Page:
Similar to the equity strategist who likes to predict where major stock market indexes will sit come the end of the year, many bond prognosticators will offer their thoughts on what will happen to interest rates during any given twelve month period. Last year, for instance, with the 10-Year Treasury sitting at around 3%, many pundits were predicting a potential move towards the 4 percent mark. Had you heeded that advice you might have sat on cash or worse yet, shorted (bet against) bonds. Buying longer-term Treasuries last year was a much more lucrative move than investing in an equity index, as long rates slowly meandered lower — surprising many — during the course of the year.
Though short-term, and longer-term predictions for that matter, make for interesting water cooler talk and chit-chat on CNBC, more often than not, the pundits are wrong. Which is not necessarily to say that some can’t be right or close to right or that you shouldn’t follow pundits with good track records. However, unless you are investing in bonds for short-term gains or merely as a trade, trying to time things may end up costing you in the long run.
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For the conservative bond investor simply looking for a cash flow stream, I would argue that it makes little sense to churn a portfolio based on interest rate speculation. Creating a bond ladder that totally takes bond prediction out of the equation, or making point in time purchases with an attempt to buy the “sweet spot” of yield, are far more conservative and arguably, rational, ways to buy bonds.
A bond ladder staggers portfolio maturity with various “rungs” that elicits the purest of market agnosticism. If you buy 10 bonds, with one maturing every year, and buy a 10-Year bond every time one of your bonds matures, you have created a portfolio with 5-year blended yield and access to capital every year. To keep the ladder in tact, you would roll matured paper into another 10-Year bond.
You can create ladders with longer maturities to create greater blended yield. To generate more yield you could buy 15 bonds maturing every 2 years, then buy a 30-Year bond every time a bond matures.
An alternative to the agnostic bond ladder is analyzing bonds in an attempt to find the “sweet spot.” The sweet spot is a bond with credit and maturity that offers maximum risk-adjusted yield for the price. For instance if you can buy a 10-year BBB bond with 50 basis points more of yield compared to say an A-rated bond, that may be worthwhile. It may not be worthwhile to look at a 20-Year bond that yields only 50 basis points more than a 10-Year bond. If rates go up, the 50 basis points of extra yield could quickly be extinguished. Of course if rates do not go up, then buying the extra yield would turn out to be a good bet.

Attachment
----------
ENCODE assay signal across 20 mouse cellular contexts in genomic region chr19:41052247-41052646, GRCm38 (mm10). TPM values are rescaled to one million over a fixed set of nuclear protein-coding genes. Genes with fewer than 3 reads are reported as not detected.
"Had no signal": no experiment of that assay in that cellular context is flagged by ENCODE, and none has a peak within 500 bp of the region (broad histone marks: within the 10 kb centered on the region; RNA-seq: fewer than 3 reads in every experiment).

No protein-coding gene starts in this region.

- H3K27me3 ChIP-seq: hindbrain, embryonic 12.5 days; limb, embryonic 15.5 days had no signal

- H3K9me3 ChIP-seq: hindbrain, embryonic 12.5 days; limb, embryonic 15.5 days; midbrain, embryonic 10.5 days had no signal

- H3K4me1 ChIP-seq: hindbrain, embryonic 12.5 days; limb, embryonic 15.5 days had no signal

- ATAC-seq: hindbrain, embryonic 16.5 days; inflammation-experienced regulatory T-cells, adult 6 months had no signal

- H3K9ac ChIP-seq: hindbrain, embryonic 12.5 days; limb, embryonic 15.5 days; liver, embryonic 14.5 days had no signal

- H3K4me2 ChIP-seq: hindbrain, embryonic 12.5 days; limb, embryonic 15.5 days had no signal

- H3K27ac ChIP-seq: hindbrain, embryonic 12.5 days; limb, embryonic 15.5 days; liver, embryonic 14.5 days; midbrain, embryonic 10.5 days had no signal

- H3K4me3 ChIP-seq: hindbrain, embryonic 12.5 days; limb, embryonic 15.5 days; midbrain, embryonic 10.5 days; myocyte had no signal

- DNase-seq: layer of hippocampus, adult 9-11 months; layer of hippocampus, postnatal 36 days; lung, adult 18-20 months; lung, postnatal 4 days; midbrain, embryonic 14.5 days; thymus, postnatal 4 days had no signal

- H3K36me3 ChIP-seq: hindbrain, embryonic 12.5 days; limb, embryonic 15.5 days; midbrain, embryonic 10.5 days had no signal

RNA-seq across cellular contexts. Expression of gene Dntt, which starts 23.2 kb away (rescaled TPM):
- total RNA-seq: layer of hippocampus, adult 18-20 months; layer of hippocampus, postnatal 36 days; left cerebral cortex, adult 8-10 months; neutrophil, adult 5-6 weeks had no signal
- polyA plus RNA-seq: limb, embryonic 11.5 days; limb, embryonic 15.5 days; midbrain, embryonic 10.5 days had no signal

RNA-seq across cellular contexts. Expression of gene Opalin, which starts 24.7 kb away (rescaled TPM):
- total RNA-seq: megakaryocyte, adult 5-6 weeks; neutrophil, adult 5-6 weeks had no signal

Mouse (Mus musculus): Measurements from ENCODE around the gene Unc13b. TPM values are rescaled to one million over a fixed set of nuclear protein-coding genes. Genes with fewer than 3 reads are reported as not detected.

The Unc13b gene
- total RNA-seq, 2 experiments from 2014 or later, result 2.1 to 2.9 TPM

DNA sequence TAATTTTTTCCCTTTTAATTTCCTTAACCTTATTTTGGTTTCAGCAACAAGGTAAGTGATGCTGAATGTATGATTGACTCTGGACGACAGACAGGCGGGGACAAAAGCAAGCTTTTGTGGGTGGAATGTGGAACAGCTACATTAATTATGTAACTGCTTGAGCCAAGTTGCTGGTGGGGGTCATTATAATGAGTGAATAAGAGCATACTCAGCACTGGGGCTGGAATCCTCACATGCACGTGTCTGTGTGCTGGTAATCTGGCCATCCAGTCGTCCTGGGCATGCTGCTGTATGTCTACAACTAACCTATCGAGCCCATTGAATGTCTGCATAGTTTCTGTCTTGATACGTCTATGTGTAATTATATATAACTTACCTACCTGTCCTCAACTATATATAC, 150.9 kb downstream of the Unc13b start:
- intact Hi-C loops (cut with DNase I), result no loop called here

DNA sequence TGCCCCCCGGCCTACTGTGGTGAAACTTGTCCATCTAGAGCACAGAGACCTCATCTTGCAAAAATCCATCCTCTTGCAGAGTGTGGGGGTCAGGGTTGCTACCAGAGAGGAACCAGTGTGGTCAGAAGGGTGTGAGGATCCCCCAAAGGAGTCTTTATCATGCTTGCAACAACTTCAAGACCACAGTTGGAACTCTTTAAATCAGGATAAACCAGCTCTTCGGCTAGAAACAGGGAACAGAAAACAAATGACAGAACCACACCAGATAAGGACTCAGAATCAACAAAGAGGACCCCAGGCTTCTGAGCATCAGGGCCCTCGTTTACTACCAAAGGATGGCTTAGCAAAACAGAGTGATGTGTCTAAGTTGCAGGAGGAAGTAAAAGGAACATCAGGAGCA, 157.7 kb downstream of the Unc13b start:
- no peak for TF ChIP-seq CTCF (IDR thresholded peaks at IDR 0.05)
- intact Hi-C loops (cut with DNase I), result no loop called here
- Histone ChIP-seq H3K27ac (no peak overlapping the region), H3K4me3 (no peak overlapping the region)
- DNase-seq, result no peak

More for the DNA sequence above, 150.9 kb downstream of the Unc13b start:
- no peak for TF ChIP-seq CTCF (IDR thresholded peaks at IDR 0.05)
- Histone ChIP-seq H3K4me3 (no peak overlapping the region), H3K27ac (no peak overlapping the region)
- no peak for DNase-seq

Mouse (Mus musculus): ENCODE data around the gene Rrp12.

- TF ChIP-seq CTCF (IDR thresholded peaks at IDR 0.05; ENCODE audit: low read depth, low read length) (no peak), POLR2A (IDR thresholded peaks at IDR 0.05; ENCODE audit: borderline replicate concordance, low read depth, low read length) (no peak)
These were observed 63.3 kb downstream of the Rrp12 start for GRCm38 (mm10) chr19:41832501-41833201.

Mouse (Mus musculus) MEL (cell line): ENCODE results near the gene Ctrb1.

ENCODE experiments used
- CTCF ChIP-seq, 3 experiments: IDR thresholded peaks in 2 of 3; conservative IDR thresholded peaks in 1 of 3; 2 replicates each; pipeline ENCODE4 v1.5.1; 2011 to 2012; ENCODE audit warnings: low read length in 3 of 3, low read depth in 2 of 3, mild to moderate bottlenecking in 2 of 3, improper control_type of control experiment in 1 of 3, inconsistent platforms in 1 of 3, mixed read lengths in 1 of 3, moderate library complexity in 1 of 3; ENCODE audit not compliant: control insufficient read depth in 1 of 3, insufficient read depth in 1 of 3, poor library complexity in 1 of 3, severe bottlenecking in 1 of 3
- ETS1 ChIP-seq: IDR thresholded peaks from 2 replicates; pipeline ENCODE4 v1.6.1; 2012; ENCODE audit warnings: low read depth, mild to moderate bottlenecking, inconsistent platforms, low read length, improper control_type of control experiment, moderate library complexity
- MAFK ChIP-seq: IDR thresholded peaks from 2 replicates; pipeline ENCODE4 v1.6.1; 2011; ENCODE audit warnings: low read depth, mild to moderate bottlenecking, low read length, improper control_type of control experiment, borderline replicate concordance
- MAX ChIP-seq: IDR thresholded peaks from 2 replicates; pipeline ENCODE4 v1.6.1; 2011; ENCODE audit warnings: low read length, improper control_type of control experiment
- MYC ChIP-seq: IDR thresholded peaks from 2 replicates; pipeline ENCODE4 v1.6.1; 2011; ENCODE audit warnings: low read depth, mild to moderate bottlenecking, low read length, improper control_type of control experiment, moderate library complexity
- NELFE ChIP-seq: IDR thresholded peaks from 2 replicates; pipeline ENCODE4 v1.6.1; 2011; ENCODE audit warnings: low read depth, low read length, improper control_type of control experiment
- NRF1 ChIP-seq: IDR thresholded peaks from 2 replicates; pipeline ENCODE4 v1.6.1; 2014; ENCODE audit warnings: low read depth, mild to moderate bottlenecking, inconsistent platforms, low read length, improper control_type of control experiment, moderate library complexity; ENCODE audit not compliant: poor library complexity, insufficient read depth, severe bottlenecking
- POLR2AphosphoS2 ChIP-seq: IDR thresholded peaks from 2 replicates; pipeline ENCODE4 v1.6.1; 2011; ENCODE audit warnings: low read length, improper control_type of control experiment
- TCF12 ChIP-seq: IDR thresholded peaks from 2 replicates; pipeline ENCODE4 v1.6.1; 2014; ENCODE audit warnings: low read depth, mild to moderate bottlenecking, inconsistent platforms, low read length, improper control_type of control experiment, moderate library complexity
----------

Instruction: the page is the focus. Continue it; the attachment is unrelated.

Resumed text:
In any case, putting some level of macroeconomic thought and yield curve analysis into purchases is certainly worthwhile in an attempt to find a quality bond. In my own portfolio, I’ve been finding “sweet spot” yield for some time now with credit in the BBB/BB “area” with upper single digit (5-10 year) maturity.
To sum up, I would opine that the average bond investor should not try to get into too much of a guessing game on where rates head over the near-term. Either constructing a bond ladder or some “sweet spot” thinking may be your best bond-buying strategy as we continue to wade through these unusual economic times.
About the author: Adam Aloisi has over two decades of experience investing in equities, bonds, and real estate. He has worked as an analyst/journalist with SageOnline Inc., Multex.com, and Reuters and has been a contributor to SeekingAlpha for better than two years. He resides in Pennsylvania with his wife and two children. In his free time you may find him discussing politics, playing golf, browsing antique shops, or traveling.